The Effect of Alpha-Tocopherol on the Expression of Epidermal Growth Factor Receptor and Transforming Growth Factor Beta Genes in Three Developmental Stages of Echinococcus granulosus
Background: In recent decades platyhelminths have been used as model organisms to address some of the fundamental questions related to the growth and development of animal organisms. Epidermal Growth Factor Receptors (EGFR) and Transforming Growth Factor beta (TGF-beta) have a regulatory role in the growth and development of Echinococcus species. This study determined the effect of alpha-tocopherol on the expression of EGFR and TGF-beta genes in three in vitro developmental stages of E. granulosus.
Methods: E. granulosus protoscoleces were cultured in diphasic medium containing bovine serum and CMRL 1066. Three developmental stages of E. granulosus, i.e. invaginated protoscoleces, evaginated protoscoleces and three-proglottid worms, were treated by alpha-tocopherol (250 μg/ml for 36 h) and the expression of EGFR and TGF-beta genes were evaluated by using qPCR analysis.
Results: Intact protoscoleces were successfully developed to the segmented worms in diphasic culture media. Higher levels of both EGFR and TGF-beta gene expression were observed in the invaginated protoscoleces as well as the segmented worms in comparison to the non-treated controls.
Conclusion: Administration of alpha-tocopherol to different developmental stages of E. granulosus significantly enhanced EGFR and TGF-beta expression in the parasite. Both oxidant and non-oxidant activities of alpha-tocopherol could explain the study findings. Overexpression of the genes could in turn enhance growth factor effects and facilitates the viability of the parasite.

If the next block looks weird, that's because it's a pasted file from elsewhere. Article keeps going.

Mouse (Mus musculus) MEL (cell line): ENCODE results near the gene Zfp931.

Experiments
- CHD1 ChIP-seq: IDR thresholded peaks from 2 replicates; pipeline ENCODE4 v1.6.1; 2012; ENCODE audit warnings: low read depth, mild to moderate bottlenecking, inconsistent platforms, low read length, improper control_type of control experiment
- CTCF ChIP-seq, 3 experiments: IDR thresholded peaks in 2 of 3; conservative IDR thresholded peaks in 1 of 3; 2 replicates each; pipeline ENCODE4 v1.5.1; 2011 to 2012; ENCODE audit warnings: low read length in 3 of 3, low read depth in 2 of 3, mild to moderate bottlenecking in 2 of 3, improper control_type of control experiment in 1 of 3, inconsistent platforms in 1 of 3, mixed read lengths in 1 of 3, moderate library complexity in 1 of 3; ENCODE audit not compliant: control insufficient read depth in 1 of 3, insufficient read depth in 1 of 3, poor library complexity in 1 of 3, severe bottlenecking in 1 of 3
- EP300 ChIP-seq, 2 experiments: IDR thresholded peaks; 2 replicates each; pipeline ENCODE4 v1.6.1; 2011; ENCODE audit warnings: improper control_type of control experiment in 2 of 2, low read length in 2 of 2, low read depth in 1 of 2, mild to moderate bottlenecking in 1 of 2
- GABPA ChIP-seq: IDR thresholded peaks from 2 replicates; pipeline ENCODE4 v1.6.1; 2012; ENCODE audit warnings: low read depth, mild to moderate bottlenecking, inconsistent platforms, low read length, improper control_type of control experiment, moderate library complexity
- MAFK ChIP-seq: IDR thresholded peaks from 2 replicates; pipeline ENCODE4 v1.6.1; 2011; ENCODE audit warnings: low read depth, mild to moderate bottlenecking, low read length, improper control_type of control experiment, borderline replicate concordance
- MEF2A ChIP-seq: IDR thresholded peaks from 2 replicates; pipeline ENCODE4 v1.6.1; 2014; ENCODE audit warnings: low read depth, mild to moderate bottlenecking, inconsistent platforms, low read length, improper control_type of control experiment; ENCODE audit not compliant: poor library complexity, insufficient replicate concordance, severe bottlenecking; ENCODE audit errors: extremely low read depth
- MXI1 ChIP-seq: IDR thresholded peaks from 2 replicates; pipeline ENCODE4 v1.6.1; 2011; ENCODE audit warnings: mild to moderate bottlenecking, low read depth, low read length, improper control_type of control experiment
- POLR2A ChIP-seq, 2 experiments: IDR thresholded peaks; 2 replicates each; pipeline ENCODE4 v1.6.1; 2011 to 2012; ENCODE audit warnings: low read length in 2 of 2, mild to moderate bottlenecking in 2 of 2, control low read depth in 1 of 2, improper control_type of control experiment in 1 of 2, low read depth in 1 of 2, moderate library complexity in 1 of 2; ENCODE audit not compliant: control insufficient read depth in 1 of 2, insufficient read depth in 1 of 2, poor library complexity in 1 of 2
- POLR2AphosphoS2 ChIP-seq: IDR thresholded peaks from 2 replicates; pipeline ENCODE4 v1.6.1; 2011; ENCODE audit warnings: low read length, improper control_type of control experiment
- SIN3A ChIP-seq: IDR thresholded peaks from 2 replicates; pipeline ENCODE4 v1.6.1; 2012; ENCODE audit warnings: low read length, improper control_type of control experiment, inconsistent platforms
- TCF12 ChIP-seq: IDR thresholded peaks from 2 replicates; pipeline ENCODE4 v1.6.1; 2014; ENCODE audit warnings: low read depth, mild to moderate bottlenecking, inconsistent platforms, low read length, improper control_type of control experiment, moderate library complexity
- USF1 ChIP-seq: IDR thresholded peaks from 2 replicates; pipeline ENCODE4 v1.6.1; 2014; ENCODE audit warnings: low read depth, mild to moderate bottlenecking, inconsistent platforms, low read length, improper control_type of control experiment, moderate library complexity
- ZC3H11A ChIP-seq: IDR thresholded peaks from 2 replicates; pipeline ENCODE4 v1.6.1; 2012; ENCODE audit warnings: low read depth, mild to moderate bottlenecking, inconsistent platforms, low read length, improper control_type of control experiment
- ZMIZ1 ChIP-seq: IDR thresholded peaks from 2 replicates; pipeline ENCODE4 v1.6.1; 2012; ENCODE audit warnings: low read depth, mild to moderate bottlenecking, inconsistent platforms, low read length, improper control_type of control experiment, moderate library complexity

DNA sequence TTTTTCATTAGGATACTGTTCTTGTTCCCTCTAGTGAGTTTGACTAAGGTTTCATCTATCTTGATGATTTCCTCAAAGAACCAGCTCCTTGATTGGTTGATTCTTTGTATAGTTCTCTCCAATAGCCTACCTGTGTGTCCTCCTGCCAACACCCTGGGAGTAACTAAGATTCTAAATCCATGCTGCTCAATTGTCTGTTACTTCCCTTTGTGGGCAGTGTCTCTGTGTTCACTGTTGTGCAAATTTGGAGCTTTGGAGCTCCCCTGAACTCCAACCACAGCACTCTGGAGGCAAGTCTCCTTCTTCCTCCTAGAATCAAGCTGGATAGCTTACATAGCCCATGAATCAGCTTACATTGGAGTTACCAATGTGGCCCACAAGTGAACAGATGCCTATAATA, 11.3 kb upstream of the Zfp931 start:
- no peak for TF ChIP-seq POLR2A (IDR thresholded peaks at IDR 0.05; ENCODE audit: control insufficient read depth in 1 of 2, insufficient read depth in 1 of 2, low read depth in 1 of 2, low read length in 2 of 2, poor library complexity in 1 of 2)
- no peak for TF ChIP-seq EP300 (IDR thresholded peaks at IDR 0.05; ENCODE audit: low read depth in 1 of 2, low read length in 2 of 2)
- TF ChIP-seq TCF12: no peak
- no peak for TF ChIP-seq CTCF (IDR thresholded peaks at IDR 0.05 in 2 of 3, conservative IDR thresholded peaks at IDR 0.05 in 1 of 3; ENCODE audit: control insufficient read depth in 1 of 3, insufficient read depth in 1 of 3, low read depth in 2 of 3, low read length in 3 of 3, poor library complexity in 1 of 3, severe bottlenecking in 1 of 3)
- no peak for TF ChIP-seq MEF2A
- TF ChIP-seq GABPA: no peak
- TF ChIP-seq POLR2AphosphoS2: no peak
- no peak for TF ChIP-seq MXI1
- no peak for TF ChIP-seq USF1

2. Willms K, Zurabian R. Taenia crassiceps: in vivo and in vitro models. Parasitology. 2010;137(3):335-46.
3. Flisser A, Avila G, Maravilla P, et al. Taenia solium: current understanding of laboratory animal models of taeniosis. Parasitology. 2010;137(3):347-57.
4. McKay DM. The immune response to and im-munomodulation by Hymenolepis diminuta. Parasitolo-gy. 2010;137(3):385-94.
5. Alvarez JI, Mishra BB, Gundra UM, et al. Mesoces-toides corti intracranial infection as a murine model for neurocysticercosis. Parasitology. 2010;137(3):359-72.
6. Valizadeh, M., B. Haghpanah, A. Badirzadeh, et al. Immunization of sheep against Echinococcus granulosus with protoscolex tegumental surface antigens. Vet World. 2017; 10(8): 854-858.
7. Cheng Z, Liu F, Li X, et al. EGF-mediated EGFR/ERK signaling pathway promotes germina-tive cell proliferation in Echinococcus multilocularis that contributes to larval growth and development. Plos Neg Trop Dis. 2017;11(2): e0005418.
8. Konrad C, Kroner A, Spiliotis M, et al. Identifica-tion and molecular characterisation of a gene en-coding a member of the insulin receptor family in Echinococcus multilocularis. Int J Parasitol. 2003;33(3):301-12.
9. Adalid-Peralta L, Rosas G, Arce-Sillas A, et al. Ef-fect of transforming growth factor-β upon taenia so-lium and Taenia crassiceps Cysticerci. Sci Rep. 2017;7(1):12345.
10. Osman A, Niles EG, Verjovski-Almeida S, et al. Schistosoma mansoni TGF-β receptor II: role in host ligand-induced regulation of a schistosome target gene. PloS Pathog. 2006;2(6): e54.
11. Vicogne J, Cailliau K, Tulasne D, et al. Conservation of epidermal growth factor receptor function in the human parasitic helminth Schistosoma mansoni. J Biol Chem. 2004; 279(36):37407-14.
12. Ernst I, Pallauf K, Bendall J, et al. Vitamin E sup-plementation and lifespan in model organisms. Ageing Res Rev. 2013;12(1):365-75.
13. Wang X, Quinn PJ. Vitamin E and its function in membranes. Prog Lipid Res. 1999;38(4):309-36.
14. Fusi E, Rebucci R, Pecorini C, et al. Alpha-tocopherol counteracts the cytotoxicity induced by ochratoxin a in primary porcine fibroblasts. Toxins. 2010;2(6):1265-78.
15. Traber MG, Atkinson J. Vitamin E, antioxidant and nothing more. Free Radical Bio Med. 2007;43(1):4-15.
16. Azzi A, Gysin R, KempnÁ P, et al. Vitamin E me-diates cell signaling and regulation of gene expres-sion. Ann N Y Acad Sci. 2005; 1031(1):86-95.